Still Searching: Job Vacancies and STEM Skills

This report uses a unique database from the labor market information company Burning Glass and other sources to analyze the skill requirements and the advertisement duration time for millions of job openings.

Jonathan Rothwell
Author(s) Organizational Affiliation
Metropolitan Policy Program at Brookings Institution
Publication Year
Resource Type
Number of Pages

Workers with skills in science, technology, engineering, and mathematics (STEM) play a hugely important role in driving innovation and economic growth. This report addresses a set of issues of increasing interest to policy makers, educators, businesses, and workers of all ages: What skills are most in demand and most likely to lead to a rewarding career? Is there a shortage of workers possessing the skills used in STEM occupations (i.e., STEM skills)? What skills and bodies of knowledge should schools and post-secondary institutions offer to teach students in order to provide them the best chances of economic success?

The results show that skills common to STEM occupations are in short supply relative to demand and are valued more by employers. Moreover, companies located in regions with low unemployment rates for STEM workers have greater difficulty filling their openings, all else being equal. It follows that increased training in STEM fields like computer science and medicine will ease hiring for employers and lead to high-paying career paths for workers. While this is certainly not the first report to highlight the economic advantages that accrue to those with STEM skills, the data and analysis here are novel and useful in a few ways. First, unlike most reports on the STEM workforce or skill-shortage issues more broadly, this report draws on a database (developed by the labor market information company Burning Glass) that allows one to measure the duration of job vacancy advertisements—a measure of hiring difficulty.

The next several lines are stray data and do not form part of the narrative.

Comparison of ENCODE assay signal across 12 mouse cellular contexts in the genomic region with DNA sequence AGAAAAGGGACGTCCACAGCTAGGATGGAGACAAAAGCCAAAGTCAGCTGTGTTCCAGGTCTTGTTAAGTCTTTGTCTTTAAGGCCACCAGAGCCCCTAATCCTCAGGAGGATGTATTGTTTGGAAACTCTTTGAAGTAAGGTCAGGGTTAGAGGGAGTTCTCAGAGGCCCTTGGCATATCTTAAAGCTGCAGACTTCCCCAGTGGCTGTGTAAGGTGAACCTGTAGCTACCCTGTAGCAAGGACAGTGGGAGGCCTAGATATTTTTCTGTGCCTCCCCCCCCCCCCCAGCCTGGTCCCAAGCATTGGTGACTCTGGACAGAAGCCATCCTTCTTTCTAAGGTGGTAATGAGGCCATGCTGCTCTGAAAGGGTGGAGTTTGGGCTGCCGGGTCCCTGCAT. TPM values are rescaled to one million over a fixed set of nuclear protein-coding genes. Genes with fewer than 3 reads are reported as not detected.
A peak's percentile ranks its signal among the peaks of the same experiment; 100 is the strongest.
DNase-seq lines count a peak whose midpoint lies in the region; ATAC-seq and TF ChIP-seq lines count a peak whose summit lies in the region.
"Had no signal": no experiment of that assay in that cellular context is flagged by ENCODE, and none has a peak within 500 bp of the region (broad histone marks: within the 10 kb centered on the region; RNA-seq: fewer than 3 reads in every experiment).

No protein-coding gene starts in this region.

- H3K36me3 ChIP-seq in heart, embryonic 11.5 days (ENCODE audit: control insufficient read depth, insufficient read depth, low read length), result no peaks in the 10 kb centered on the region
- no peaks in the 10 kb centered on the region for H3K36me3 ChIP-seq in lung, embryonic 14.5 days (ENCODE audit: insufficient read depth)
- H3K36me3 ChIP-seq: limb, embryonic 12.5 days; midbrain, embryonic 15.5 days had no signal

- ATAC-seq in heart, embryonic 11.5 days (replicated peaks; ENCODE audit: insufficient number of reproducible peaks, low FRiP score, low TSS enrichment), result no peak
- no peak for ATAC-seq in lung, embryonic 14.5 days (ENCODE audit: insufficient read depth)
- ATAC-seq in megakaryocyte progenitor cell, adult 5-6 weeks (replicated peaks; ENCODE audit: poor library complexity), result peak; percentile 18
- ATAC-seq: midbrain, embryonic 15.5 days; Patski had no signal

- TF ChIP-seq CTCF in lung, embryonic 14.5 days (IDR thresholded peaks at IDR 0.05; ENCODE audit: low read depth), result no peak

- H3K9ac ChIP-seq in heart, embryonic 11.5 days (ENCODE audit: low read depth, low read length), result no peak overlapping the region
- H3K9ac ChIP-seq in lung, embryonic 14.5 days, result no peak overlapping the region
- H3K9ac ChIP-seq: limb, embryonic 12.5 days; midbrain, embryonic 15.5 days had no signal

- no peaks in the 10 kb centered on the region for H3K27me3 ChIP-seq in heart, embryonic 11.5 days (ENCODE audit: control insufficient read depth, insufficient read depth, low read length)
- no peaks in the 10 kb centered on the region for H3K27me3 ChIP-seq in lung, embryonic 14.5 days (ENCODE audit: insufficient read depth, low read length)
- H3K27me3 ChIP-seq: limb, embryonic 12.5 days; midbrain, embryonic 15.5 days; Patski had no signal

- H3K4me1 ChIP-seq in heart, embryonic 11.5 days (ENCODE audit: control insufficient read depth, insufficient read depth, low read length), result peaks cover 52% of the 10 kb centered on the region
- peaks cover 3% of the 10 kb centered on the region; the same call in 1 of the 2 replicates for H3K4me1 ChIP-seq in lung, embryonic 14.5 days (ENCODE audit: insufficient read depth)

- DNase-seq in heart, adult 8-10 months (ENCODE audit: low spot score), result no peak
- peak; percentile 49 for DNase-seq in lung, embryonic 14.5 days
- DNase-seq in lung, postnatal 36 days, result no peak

This is the first nationwide analysis of vacancy duration for the United States by occupation. This report also draws upon a uniquely large sample size: 1.1 million advertisements were used to calculate summary statistics for the first quarter of 2013, and 3.3 million were used in the formal statistical analysis, across 52,000 companies.

There are three major conclusions:

  1. Job openings for STEM positions take longer to fill than openings in other fields. 
  2. Specific high-value skills requested by employers and common to STEM occupations are particularly scarce relative to demand and yet particularly valuable to employers.
  3. The regional supply of workers in a given occupation affects the length of vacancy advertisements. 
What the experts say

Until this research, there were, evidently, no comprehensive, reliable, and objective studies that reported on supply and demand in our US economy. According to its author, "this is by far the largest database of vacancy duration to be analyzed, and this is the first national research database of vacancy duration by skill level. In that respect, this report offers a powerful tool for understanding the supply and demand for skills, yet it touches on only a few of many research issues that the data can help address with new clarity and precision. The principle finding is that there is a relative shortage of U.S. workers with STEM skills. This study reveals irrefutable evidence relating to the high demand for STEM workers and the need to provide more and better training to prepare American workers to enter STEM-related careers.

What a great resource for justifying the need for building a strong Career Pathways program in STEM related fields! This report has all the data any adult education administrator would need for writing a grant, meeting the needs of the WIOA  and marketing their current STEM programs. A great read!

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